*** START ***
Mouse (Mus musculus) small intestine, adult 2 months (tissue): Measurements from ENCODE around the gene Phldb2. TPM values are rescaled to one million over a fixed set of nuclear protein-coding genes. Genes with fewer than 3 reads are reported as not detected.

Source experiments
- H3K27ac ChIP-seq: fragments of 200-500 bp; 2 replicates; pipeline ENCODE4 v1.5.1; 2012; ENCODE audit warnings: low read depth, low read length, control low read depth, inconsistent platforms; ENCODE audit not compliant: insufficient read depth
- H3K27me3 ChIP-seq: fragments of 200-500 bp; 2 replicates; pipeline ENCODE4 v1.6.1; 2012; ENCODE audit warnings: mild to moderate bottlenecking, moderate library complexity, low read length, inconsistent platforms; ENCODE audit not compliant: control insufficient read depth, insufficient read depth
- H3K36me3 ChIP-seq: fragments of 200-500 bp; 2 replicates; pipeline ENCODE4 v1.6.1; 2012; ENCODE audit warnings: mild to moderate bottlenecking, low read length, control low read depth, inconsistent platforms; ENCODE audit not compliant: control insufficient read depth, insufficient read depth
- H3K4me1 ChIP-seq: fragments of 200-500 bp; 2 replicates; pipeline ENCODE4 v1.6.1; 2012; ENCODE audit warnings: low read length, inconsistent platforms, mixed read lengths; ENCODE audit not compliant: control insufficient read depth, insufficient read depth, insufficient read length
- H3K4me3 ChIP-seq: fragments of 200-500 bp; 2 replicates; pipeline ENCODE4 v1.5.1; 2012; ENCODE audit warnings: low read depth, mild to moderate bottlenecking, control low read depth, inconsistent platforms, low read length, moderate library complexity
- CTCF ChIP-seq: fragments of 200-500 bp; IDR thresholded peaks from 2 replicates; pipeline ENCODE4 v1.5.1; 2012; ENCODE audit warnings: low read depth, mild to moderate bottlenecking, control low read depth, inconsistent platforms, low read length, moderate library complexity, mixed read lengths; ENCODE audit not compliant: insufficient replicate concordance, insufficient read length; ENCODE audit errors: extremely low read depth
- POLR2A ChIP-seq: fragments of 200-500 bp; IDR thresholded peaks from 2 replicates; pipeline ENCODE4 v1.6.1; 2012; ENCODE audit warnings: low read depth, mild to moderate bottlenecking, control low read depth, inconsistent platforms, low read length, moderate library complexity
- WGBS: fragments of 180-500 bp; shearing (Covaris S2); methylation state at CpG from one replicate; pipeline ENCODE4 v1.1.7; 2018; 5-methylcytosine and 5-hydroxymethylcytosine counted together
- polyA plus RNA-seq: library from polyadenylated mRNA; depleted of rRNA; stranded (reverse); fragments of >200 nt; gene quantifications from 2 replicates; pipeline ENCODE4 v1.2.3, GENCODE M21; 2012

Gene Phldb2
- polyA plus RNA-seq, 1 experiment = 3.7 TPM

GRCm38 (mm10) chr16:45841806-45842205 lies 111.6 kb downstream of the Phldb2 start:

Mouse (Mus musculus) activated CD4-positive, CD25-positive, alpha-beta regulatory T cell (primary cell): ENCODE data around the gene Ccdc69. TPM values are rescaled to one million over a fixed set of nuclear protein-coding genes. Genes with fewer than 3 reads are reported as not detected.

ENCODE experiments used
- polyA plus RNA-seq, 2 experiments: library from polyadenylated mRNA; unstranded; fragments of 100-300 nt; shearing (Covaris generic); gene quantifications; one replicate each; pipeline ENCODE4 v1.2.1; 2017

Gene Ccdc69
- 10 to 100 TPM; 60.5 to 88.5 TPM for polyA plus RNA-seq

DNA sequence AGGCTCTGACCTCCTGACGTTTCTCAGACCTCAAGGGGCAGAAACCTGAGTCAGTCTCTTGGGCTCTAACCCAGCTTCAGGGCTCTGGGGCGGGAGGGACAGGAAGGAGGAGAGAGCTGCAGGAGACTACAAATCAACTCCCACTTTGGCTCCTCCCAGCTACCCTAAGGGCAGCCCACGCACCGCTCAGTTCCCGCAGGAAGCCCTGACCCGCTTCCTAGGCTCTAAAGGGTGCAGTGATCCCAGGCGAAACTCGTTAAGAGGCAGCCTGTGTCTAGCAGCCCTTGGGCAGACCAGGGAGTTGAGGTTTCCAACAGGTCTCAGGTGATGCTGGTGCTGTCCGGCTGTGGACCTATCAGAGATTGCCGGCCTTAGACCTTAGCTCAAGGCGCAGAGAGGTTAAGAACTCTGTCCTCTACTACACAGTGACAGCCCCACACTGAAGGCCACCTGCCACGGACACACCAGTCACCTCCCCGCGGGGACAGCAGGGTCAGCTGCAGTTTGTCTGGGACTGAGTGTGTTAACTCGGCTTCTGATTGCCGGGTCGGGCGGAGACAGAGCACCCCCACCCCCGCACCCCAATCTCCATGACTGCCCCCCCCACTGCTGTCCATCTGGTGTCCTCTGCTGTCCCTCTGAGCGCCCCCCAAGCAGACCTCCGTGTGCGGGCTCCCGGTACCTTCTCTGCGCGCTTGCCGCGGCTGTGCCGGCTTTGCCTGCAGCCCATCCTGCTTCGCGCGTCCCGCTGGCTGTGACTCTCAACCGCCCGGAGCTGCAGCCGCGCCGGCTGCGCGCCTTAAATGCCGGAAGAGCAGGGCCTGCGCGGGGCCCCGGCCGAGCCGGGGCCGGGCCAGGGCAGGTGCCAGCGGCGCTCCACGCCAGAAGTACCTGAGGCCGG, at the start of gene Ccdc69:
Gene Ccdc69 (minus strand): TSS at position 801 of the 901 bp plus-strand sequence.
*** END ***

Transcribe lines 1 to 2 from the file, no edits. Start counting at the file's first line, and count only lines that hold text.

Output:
Mouse (Mus musculus) small intestine, adult 2 months (tissue): Measurements from ENCODE around the gene Phldb2. TPM values are rescaled to one million over a fixed set of nuclear protein-coding genes. Genes with fewer than 3 reads are reported as not detected.

Source experiments